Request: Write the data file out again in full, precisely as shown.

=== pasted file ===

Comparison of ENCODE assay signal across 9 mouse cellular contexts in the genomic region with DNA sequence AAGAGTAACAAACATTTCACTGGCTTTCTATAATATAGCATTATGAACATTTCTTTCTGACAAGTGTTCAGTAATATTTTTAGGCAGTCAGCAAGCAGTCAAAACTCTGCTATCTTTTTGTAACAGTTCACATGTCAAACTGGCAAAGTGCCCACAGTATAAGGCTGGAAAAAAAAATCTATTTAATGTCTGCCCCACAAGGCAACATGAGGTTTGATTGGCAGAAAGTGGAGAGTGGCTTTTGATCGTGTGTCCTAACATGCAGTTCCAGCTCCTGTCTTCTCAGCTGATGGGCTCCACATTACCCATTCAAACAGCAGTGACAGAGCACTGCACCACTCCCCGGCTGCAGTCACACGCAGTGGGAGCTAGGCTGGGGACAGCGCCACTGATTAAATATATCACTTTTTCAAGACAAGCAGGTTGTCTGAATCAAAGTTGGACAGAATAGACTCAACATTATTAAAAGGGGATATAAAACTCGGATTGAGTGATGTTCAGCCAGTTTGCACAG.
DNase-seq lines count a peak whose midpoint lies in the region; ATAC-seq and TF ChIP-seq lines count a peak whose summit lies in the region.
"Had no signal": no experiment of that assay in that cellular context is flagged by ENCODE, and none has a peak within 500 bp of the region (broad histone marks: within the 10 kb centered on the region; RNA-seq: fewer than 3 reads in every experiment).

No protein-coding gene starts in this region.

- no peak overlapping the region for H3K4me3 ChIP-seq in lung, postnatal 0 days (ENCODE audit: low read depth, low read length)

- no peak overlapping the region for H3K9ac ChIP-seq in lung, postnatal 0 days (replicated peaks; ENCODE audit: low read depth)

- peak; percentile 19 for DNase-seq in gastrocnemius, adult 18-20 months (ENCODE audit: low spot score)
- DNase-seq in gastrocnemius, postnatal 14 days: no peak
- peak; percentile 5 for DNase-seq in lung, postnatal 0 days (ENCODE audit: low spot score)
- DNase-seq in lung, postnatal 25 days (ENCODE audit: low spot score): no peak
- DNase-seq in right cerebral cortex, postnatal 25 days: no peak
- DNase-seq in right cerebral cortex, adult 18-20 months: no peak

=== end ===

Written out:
Comparison of ENCODE assay signal across 9 mouse cellular contexts in the genomic region with DNA sequence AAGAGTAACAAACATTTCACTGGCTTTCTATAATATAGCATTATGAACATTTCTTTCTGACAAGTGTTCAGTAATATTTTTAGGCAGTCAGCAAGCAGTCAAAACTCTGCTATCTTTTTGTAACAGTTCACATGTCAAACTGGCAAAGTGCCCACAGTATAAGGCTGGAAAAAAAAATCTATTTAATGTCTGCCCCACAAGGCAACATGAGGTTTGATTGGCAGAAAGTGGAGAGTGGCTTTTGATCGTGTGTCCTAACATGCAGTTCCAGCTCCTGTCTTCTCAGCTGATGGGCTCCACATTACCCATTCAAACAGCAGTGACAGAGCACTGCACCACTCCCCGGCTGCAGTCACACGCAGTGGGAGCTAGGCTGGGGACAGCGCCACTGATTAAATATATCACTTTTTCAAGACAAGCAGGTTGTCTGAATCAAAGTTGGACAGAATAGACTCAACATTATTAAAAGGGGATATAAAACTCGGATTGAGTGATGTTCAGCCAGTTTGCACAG.
DNase-seq lines count a peak whose midpoint lies in the region; ATAC-seq and TF ChIP-seq lines count a peak whose summit lies in the region.
"Had no signal": no experiment of that assay in that cellular context is flagged by ENCODE, and none has a peak within 500 bp of the region (broad histone marks: within the 10 kb centered on the region; RNA-seq: fewer than 3 reads in every experiment).

No protein-coding gene starts in this region.

- no peak overlapping the region for H3K4me3 ChIP-seq in lung, postnatal 0 days (ENCODE audit: low read depth, low read length)

- no peak overlapping the region for H3K9ac ChIP-seq in lung, postnatal 0 days (replicated peaks; ENCODE audit: low read depth)

- peak; percentile 19 for DNase-seq in gastrocnemius, adult 18-20 months (ENCODE audit: low spot score)
- DNase-seq in gastrocnemius, postnatal 14 days: no peak
- peak; percentile 5 for DNase-seq in lung, postnatal 0 days (ENCODE audit: low spot score)
- DNase-seq in lung, postnatal 25 days (ENCODE audit: low spot score): no peak
- DNase-seq in right cerebral cortex, postnatal 25 days: no peak
- DNase-seq in right cerebral cortex, adult 18-20 months: no peak